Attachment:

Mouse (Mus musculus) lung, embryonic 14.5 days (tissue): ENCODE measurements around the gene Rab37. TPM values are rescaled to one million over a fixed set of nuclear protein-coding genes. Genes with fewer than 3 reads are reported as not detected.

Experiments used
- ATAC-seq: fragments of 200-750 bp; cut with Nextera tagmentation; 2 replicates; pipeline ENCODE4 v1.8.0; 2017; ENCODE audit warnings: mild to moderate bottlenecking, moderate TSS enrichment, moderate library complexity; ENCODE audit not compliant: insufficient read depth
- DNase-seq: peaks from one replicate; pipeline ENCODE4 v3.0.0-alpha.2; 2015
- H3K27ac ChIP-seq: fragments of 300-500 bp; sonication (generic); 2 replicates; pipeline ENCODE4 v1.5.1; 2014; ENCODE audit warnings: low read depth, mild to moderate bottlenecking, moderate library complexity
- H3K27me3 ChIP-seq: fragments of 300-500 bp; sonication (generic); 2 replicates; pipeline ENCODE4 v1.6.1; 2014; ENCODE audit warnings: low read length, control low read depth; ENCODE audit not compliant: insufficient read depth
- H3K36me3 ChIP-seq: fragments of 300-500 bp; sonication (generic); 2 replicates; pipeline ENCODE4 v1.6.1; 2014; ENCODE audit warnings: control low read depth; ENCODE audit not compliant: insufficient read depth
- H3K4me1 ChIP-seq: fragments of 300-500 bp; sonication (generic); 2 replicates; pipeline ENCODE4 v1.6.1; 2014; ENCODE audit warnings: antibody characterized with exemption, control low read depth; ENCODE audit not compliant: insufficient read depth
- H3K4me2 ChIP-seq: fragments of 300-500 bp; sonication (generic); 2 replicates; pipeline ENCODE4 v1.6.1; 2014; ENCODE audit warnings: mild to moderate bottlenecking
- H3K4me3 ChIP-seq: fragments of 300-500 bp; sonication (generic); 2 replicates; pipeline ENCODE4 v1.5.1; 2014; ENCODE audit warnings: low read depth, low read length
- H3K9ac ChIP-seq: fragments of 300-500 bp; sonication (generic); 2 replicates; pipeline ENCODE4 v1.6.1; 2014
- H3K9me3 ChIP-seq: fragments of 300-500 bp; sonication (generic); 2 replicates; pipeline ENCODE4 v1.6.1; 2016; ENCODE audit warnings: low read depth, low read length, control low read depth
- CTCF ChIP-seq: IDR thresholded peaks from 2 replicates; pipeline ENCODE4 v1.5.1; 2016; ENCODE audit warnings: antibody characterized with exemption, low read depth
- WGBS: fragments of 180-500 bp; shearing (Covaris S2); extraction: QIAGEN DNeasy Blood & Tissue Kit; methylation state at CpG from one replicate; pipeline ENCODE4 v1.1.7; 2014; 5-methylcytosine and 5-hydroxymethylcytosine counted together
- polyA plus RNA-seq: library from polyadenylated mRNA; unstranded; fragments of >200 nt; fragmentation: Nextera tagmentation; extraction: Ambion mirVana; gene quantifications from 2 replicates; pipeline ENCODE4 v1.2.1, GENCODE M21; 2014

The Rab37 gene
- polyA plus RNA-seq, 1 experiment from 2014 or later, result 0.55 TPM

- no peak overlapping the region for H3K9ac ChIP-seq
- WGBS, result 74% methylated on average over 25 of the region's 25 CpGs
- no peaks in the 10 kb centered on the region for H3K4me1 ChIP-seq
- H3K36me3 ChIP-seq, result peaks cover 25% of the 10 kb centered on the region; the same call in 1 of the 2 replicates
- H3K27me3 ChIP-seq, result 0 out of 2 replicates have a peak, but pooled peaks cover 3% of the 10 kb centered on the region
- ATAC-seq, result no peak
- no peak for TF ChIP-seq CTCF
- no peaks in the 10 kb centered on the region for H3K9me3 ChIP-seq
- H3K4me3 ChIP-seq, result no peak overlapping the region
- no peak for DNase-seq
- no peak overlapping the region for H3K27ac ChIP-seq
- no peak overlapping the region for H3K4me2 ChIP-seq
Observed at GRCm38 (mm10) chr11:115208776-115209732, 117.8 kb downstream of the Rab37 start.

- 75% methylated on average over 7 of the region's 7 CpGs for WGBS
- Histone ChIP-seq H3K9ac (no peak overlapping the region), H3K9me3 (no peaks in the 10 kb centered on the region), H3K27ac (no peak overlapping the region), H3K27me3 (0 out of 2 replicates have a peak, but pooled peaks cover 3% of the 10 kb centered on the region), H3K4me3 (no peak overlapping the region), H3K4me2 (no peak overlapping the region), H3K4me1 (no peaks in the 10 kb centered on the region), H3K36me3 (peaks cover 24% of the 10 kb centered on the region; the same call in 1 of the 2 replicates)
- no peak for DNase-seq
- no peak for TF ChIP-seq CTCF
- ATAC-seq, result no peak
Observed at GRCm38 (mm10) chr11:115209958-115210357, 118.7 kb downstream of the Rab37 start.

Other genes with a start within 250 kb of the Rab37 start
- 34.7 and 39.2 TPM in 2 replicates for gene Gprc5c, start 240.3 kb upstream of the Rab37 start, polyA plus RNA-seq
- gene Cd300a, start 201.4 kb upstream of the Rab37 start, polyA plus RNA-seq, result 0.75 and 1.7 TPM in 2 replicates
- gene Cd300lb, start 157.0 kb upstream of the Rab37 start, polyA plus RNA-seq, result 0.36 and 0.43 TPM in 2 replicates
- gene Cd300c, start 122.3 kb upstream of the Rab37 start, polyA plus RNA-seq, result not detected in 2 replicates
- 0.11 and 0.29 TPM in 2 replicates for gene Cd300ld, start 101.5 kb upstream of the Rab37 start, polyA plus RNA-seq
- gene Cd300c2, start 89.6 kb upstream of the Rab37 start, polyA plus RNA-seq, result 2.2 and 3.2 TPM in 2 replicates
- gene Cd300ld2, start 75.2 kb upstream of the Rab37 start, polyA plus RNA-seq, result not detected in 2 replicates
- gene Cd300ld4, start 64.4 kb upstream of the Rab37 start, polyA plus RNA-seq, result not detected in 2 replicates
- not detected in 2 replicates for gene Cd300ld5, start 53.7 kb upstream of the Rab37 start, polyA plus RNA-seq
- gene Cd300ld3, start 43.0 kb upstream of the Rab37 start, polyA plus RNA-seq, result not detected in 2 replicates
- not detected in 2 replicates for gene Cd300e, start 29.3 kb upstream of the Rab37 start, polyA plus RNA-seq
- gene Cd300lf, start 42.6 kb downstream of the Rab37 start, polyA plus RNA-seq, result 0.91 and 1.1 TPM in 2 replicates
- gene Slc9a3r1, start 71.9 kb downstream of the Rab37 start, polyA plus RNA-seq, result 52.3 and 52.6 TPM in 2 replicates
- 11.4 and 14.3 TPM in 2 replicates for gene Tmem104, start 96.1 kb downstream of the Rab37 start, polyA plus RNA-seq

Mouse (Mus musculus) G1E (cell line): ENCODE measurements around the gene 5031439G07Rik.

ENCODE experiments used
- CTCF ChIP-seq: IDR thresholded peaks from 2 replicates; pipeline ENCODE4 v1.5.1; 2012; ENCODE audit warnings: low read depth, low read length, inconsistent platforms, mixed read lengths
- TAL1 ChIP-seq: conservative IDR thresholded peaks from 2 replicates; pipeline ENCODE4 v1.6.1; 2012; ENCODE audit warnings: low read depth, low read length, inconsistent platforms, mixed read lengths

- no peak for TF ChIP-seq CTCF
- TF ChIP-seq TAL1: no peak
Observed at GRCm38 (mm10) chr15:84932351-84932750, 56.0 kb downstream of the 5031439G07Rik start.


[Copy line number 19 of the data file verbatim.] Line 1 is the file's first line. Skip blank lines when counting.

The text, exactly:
- WGBS, result 74% methylated on average over 25 of the region's 25 CpGs